It’s funny the things that you can learn about a new place in your first 24 hours of being there. When I’m on the move, I like to write down little observations about a new place and look back at them again on the end of my trip. See if my original perceptions still hold true and assess how good a judge of character I really am!
If there’s one thing I can say about Taipei (and that I can’t stop saying), it’s that Veeran and I both felt very at home there. We both agreed that it’s a place that we could see ourselves living in at some point in the future. We loved the food, the green spaces and, most of all, the kind and pleasant people we met along the way.
These are some of the things that stood out to me most after just 24 hours in Taipei!
This is the first thing that stood out to me and something that still continued to surprise me towards the end of our trip. Every time we got to a subway station, I noticed people queueing in an orderly fashion. I was in awe.
We’re not in South Korea anymore, Toto!
One of the things that constantly “grinds my gears” in Korea, is the pushy, “bbali-bbali” (hurry up, hurry up) culture. After 3 years living there, it still doesn’t feel right pushing my way onto a bus, and it probably never will.
Another weird thing that I loved about Taipei? People stand to the right and walk to the left on escalators. I probably did Veeran’s head in going on about this but I really feel this rule should be highly enforced in all countries!! In London, you’d pretty much get mauled if you did any differently at rush hour! Plus, it’s common sense and common courtesy, right?
It’s the little things like this that make a city seem more liveable, and the politeness and thoughtfulness of Taipei’s citizens definitely made a huge impression on me.
It’s a Very Liveable City
As I mentioned, during our first day in Taipei, we both kept saying how much we could see ourselves living there. For starters, the city is extremely bike friendly with huge cycle lanes and an awesome bike-sharing system. Plus, the it’s full of green spaces and close to mountains so it’s easy to feel like you’ve escaped the hustle and bustle without being too far from all the conveniences.
Things were reasonably priced and it’d be easy to eat out on the regular, especially if you head to the night markets. Plus, what really struck us is the variety of things to do around Taipei. Especially things to do that don’t really revolve around drinking which can be the norm in big cities. The drinking culture in Taipei is nowhere near as big or in your face as what we’ve experienced in Korea and this was a refreshing change for us.
English is Widely Spoken
Coming straight to Taiwan from Korea, we inevitably made a lot of comparisons between the two countries. One huge difference that struck us was the ease in which people communicated with us in English. By this, we are in no way stating that people in Taiwan have superior English skills to Korean people. As English teachers, we can both safely say that’s not the case at all.
What we have observed, though, is that people are much more confident speaking English. Even if they can just say a few words to communicate, they make the effort (and don’t start giggling because they had to speak to you.)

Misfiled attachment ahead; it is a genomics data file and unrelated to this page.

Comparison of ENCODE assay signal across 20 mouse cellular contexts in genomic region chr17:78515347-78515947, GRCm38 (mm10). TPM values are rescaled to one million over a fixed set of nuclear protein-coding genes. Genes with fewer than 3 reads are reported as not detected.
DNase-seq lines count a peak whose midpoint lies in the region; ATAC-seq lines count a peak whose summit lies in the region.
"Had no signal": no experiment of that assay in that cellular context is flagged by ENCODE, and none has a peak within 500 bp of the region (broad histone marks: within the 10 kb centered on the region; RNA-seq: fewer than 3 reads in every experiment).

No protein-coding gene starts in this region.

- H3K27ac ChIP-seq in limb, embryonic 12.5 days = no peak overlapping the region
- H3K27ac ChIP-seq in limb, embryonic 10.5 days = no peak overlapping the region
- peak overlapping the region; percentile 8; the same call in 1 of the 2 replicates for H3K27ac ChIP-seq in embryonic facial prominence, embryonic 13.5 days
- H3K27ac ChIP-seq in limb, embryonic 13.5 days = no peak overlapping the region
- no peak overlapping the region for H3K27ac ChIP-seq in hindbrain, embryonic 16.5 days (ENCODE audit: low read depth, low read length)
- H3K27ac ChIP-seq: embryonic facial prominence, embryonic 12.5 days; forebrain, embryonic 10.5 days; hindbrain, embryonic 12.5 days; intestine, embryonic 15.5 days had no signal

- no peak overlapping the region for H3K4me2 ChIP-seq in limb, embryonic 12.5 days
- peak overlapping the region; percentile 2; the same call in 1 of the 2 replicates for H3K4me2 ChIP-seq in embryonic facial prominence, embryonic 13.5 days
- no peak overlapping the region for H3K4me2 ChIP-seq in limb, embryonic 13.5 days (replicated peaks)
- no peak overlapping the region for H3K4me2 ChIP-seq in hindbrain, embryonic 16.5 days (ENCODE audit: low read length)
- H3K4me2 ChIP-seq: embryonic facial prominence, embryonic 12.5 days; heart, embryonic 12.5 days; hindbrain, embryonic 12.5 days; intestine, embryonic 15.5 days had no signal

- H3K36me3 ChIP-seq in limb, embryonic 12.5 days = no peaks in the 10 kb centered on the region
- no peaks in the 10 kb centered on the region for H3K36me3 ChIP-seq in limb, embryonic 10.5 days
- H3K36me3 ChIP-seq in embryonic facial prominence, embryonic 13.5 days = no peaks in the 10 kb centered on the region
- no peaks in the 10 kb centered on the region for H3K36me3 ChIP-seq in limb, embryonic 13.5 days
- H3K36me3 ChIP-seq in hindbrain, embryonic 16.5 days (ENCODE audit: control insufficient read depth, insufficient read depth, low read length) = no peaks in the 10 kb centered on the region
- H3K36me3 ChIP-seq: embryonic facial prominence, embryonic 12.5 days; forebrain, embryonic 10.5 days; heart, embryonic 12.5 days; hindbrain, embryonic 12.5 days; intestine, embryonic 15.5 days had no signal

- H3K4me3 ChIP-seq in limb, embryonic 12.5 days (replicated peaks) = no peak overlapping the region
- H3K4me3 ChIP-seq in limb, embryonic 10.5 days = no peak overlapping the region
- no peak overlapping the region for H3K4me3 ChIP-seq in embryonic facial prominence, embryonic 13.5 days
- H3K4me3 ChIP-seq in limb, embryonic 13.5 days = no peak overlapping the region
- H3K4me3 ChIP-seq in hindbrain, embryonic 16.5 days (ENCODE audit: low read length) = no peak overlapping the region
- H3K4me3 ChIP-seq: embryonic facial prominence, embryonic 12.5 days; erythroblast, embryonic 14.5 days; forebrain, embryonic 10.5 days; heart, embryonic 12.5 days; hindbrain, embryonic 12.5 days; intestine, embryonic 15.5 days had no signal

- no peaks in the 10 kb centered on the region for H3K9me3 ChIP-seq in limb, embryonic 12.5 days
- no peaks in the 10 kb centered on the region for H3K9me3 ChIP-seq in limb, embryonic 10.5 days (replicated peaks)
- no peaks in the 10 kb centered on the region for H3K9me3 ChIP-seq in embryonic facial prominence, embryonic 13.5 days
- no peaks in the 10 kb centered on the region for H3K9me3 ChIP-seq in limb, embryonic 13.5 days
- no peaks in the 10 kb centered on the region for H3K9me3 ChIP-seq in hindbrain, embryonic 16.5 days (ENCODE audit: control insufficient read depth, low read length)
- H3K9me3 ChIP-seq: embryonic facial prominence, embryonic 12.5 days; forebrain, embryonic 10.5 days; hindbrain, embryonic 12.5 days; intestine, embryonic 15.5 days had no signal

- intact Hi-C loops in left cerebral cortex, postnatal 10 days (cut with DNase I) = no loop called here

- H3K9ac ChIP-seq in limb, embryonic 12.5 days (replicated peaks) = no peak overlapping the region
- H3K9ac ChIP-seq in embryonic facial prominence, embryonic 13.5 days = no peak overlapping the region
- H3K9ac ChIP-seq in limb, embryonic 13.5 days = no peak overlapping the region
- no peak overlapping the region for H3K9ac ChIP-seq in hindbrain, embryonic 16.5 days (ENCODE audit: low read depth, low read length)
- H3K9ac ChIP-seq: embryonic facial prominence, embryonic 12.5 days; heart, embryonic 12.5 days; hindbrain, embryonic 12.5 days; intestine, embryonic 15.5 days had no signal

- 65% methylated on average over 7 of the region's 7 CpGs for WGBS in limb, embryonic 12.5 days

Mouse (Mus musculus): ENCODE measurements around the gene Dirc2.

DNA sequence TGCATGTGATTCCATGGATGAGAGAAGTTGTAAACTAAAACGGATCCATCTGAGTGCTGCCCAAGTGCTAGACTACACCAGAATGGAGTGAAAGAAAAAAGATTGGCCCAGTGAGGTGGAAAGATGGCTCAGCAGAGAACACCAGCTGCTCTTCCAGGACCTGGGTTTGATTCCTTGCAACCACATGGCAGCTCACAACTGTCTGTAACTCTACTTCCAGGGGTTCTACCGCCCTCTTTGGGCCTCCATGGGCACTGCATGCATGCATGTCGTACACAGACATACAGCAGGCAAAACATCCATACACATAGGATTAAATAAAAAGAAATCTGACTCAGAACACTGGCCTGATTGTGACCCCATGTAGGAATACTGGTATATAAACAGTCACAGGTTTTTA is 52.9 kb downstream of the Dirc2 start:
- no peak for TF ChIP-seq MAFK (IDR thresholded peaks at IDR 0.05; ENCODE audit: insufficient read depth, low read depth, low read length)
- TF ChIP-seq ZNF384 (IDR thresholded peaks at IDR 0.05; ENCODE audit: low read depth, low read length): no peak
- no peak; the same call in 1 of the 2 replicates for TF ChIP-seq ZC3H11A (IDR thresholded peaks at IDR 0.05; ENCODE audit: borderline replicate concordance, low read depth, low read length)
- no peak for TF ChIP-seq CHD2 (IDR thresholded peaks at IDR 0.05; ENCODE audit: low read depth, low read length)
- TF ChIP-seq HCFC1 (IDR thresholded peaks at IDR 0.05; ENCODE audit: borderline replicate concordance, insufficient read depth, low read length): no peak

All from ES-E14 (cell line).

Having people communicating with us in English is absolutely not something that we expect when we travel. We spent most of our trip complaining to each other that we were embarrassed by our complete lack of mandarin skills beyond the usual”ni hao” and “xie-xie.” Our grasp of the Korean language is good enough for us to be able to get by without relying on locals to speak English to us (although it could certainly be a lot better!) But still, this is something that, as a tourist, made our trip much easier and more convenient. (Especially when you find yourself in a sea of Chinese writing that you can’t understand!)
This one is a bit silly but as soon as we jumped in our first taxi, my face lit up when I saw the “Wear your seatbelt or you will be fined” sign in the back. I like knowing that the government has my back and wants me to be safe. I hate getting in taxis and there being no seatbelts in the back and getting told it’s fine because I’m not in the front. Safety first, guys!
People are Proud of their Island Country
This was evident by the way that people took care of their country. We hardly saw any rubbish on the streets and everyone that we met was kind to us and really welcomed us to Taiwan, hoping that we had a great stay and glad that we decided to visit.
The people that we spoke to seemed proud of their rich history. They had no problem referring to some of their food as “Chinese” food, they didn’t speak bitterly of their colonisation by Japan. Instead, they were happy to bring attention to the colonial buildings that make up their city and the remnants of Japanese life that have stuck with them. The Taiwanese people seemed to be proud of their rich, cultural make-up and this is something that I found really refreshing.
There can be a fine line between patriotism and xenophobia, and the Taiwanese people we met were simply proud of their country. When we saw young people protesting against mainland China on the street, it was evident that the rallies were spurred more from love for their people than hate towards another country. Of course, we just spent a short time there but, on the surface, there seemed to be no feelings of superiority and we were made to feel welcome there.
Taipei is a city that a lot of people overlook when they travel in Asia. Before I visited, all that I’d heard was that it was like “a more laidback China” but there is much more to it than that. Taipei has a vibe and culture all of its own that, truthfully, I can’t really begin to compare to any other Asian city that I’ve visited. This is one underrated metropolis that you need to spend, at the very least, a few days in!